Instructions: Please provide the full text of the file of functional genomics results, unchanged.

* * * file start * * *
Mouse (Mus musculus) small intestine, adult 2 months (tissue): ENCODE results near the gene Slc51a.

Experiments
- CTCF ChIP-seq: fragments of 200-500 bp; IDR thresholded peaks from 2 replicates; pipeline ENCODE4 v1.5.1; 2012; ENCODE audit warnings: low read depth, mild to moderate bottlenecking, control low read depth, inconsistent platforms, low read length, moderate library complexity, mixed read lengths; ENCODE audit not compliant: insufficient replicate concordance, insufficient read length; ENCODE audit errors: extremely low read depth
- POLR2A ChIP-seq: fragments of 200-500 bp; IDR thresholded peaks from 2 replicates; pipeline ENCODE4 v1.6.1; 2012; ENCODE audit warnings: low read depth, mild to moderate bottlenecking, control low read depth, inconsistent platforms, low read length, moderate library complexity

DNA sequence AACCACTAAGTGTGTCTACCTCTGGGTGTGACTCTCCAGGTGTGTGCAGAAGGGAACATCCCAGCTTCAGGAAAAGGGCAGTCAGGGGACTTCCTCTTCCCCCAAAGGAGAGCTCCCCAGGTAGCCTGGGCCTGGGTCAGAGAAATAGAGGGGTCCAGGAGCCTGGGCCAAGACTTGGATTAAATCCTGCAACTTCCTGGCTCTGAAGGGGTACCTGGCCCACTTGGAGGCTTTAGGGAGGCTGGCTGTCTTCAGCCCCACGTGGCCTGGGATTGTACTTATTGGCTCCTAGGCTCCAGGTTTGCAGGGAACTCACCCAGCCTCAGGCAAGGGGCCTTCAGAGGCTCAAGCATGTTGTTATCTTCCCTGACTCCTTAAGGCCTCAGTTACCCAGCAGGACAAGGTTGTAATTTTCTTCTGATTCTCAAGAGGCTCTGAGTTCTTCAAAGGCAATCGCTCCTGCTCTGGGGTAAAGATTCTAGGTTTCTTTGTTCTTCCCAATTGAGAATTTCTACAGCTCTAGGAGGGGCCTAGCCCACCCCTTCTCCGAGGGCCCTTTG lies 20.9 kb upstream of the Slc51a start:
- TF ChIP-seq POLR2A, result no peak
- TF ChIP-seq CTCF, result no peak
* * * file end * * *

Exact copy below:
Mouse (Mus musculus) small intestine, adult 2 months (tissue): ENCODE results near the gene Slc51a.

Experiments
- CTCF ChIP-seq: fragments of 200-500 bp; IDR thresholded peaks from 2 replicates; pipeline ENCODE4 v1.5.1; 2012; ENCODE audit warnings: low read depth, mild to moderate bottlenecking, control low read depth, inconsistent platforms, low read length, moderate library complexity, mixed read lengths; ENCODE audit not compliant: insufficient replicate concordance, insufficient read length; ENCODE audit errors: extremely low read depth
- POLR2A ChIP-seq: fragments of 200-500 bp; IDR thresholded peaks from 2 replicates; pipeline ENCODE4 v1.6.1; 2012; ENCODE audit warnings: low read depth, mild to moderate bottlenecking, control low read depth, inconsistent platforms, low read length, moderate library complexity

DNA sequence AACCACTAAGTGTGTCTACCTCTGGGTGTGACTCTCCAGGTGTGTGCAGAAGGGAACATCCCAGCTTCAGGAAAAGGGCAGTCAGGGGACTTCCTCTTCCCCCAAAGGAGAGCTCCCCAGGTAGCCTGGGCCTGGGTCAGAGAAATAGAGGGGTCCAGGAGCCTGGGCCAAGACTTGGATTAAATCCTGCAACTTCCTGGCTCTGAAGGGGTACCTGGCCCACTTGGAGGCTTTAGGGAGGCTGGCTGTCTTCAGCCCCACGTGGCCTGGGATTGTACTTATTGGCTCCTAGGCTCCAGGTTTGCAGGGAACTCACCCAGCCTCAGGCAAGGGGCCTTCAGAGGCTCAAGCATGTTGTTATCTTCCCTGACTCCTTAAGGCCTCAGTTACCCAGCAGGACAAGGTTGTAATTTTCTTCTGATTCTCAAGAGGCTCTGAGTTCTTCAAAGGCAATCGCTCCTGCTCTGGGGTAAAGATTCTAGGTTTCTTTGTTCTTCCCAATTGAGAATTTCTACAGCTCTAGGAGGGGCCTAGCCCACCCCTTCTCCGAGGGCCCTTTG lies 20.9 kb upstream of the Slc51a start:
- TF ChIP-seq POLR2A, result no peak
- TF ChIP-seq CTCF, result no peak